What you should do: If you got this letter, email them back. YOU CAN CUT AND PASTE THE FOLLOWING INTO THE EMAIL:
“To whom it may concern — My name is ___________ and my NPI is _______________. I am responding to the letter I received about my use of the 90837 CPT code. I am writing to reassure you that I understand the proper use of the 90837 code, and that:
- I understand the session length must be 53 minutes or longer. If the session starts late or ends early, a 90834 code (38-52 minutes) or 90832 code (16 – 37 minutes) must be used.
- In each progress note, the actual start/end times of the therapy portion of the session has been documented to back up my billing. I understand this does not include time spent waiting, scheduling, communicating with others, or documenting the session or writing reports.
- I know 90837 may be used only for individual sessions, or when family comes into a session to serve as informants for ongoing individual treatment. When a 90837 is used for a family visit, the client must be present for all or most of the session. I know this code should not be used for ongoing couples or family treatment.
- I document all sessions according to the health plan’s documentation criteria, including capturing the date of service, length of session (start/end time), client problems and symptoms presented, therapeutic maneuvers utilized, diagnosis, progress or lack of progress to the goals, updates to the treatment plan if necessary, and my signature (electronic or written).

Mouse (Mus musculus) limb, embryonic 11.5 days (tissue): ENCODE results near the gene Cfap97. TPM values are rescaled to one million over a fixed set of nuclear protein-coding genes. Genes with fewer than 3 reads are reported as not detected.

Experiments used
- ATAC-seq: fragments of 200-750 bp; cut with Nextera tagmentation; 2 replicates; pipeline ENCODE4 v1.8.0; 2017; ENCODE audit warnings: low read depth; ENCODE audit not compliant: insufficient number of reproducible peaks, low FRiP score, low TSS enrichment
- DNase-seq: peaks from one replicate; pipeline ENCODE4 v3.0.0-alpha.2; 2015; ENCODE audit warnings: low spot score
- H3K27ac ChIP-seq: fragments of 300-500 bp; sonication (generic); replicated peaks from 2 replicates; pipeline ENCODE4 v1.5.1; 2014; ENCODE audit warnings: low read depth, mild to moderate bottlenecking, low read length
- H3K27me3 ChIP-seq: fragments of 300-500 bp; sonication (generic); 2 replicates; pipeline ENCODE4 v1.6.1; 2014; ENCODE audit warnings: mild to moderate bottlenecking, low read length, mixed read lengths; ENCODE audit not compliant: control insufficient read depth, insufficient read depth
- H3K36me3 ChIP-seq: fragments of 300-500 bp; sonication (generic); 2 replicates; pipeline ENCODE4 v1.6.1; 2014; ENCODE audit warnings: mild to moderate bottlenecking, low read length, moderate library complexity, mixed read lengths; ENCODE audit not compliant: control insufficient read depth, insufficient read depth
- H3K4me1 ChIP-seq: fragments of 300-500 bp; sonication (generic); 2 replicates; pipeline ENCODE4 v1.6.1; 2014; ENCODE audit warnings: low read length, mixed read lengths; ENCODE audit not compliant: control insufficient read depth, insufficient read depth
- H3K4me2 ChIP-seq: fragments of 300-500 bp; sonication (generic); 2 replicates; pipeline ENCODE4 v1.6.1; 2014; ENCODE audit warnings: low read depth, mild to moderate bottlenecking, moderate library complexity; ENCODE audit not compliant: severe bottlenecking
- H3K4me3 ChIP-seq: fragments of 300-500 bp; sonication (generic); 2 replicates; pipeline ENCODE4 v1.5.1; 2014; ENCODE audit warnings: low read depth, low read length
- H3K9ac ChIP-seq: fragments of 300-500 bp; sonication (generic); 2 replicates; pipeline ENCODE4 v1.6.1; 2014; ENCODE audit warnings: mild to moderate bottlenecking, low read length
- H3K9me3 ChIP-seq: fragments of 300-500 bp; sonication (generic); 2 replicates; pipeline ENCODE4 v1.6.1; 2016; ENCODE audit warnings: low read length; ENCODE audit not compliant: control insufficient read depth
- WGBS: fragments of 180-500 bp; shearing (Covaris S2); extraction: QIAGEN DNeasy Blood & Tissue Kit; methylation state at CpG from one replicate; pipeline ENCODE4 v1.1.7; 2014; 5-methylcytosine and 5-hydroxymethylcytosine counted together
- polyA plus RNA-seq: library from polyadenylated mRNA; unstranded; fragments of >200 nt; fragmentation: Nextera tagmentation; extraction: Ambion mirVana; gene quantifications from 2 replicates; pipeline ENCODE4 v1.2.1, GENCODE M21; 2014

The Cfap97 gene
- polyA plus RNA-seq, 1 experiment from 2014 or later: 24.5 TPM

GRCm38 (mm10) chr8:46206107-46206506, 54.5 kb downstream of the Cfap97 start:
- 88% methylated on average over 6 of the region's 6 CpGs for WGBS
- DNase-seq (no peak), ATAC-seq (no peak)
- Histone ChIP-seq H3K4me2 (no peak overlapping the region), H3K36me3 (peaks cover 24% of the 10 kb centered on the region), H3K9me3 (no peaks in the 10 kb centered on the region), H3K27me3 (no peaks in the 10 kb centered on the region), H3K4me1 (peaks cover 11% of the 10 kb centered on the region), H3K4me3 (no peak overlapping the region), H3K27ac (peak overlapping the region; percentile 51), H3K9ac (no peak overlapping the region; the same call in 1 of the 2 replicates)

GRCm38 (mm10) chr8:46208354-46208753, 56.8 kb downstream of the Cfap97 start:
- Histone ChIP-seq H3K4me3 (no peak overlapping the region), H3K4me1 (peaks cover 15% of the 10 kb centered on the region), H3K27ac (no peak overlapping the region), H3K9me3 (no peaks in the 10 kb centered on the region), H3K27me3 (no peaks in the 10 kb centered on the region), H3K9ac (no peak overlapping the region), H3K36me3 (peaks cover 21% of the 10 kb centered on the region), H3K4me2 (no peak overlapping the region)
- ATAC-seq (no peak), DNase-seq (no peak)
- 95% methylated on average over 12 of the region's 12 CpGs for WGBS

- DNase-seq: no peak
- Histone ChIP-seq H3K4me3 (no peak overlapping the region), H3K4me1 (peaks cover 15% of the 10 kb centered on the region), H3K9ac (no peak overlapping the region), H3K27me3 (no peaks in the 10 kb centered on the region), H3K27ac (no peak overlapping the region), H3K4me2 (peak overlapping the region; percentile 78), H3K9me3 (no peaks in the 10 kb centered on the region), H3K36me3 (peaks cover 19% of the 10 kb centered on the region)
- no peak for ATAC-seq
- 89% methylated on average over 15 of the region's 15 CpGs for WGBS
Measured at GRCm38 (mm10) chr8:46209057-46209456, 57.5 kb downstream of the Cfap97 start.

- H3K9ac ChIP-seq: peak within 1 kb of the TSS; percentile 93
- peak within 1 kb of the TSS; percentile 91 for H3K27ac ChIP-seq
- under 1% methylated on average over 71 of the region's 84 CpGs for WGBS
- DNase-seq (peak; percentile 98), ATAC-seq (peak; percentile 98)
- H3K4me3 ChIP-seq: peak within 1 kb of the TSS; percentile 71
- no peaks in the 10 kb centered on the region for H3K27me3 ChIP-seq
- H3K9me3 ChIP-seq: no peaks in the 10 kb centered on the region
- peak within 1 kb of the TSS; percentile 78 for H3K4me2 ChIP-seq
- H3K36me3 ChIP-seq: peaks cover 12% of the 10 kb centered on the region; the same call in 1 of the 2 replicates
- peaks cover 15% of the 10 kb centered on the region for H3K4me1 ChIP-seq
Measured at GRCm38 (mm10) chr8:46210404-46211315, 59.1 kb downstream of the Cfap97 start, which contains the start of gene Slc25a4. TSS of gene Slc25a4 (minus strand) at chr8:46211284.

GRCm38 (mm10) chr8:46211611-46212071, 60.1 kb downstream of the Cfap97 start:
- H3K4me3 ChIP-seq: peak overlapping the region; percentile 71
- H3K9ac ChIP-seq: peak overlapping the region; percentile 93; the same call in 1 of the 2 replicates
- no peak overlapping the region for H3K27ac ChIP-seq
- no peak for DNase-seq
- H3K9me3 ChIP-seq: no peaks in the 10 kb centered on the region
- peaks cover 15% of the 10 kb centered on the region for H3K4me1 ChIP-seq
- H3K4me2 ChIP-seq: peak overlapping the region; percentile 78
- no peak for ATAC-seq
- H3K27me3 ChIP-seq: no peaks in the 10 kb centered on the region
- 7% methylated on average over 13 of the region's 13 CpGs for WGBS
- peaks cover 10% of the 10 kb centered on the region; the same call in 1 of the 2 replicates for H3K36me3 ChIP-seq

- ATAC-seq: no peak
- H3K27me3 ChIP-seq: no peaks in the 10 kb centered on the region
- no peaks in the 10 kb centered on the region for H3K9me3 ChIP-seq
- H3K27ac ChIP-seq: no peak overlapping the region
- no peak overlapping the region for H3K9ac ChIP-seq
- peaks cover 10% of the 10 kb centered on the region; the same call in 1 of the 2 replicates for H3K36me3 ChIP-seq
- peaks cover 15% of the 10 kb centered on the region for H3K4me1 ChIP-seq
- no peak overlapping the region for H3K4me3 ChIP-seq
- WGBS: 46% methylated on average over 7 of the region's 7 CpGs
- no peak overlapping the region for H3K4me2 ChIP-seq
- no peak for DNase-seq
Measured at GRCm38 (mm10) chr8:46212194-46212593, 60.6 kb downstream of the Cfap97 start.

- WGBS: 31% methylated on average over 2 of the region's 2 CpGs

- I know all sessions must meet the health plan’s medical necessity criteria– that insurance can only be billed when a client has a diagnosis (usually more than a DSM-5 Z code), when the treatment is not aimed solely at personal growth, is deemed necessary and not just desired, and aimed at least in part on reduction of a mental health symptom, such as anxiety or depression.
Please let me know if I can provide any other information.
[Your License and License #]
[Your Tax ID and Your NPI]
[Your Phone Number]”
What will they do? In my own experience (and the experience of many others I’ve coached), after emailing the plan with this information, they respond via email some form of “OK, thanks, we see you know how to use the 90837” and indicate you need to take no further action and they no longer need to talk to you.
A final note: Insurers will expect to see that you have downcoded to a 90834 on occasion. They will also expect your start and stop times to believably vary from one session to the next to reflect real life. While it may not be required, it’s a good idea to document in those cases you feel there is a reason you feel the need for sessions longer than 52 minutes (if the case is complex, you are working with more severe diagnoses, you are doing EMDR or trauma work, or some treatment that may take longer than routine talk therapy).
- Check out my webinars “CPT Coding Tips,” “Telehealth Billing,” “What Should be in Your Client Charts,” and “What You Should Know About Insurance” — see here
- Read other articles like this — click here
- Schedule a consultation with Barbara or ask a question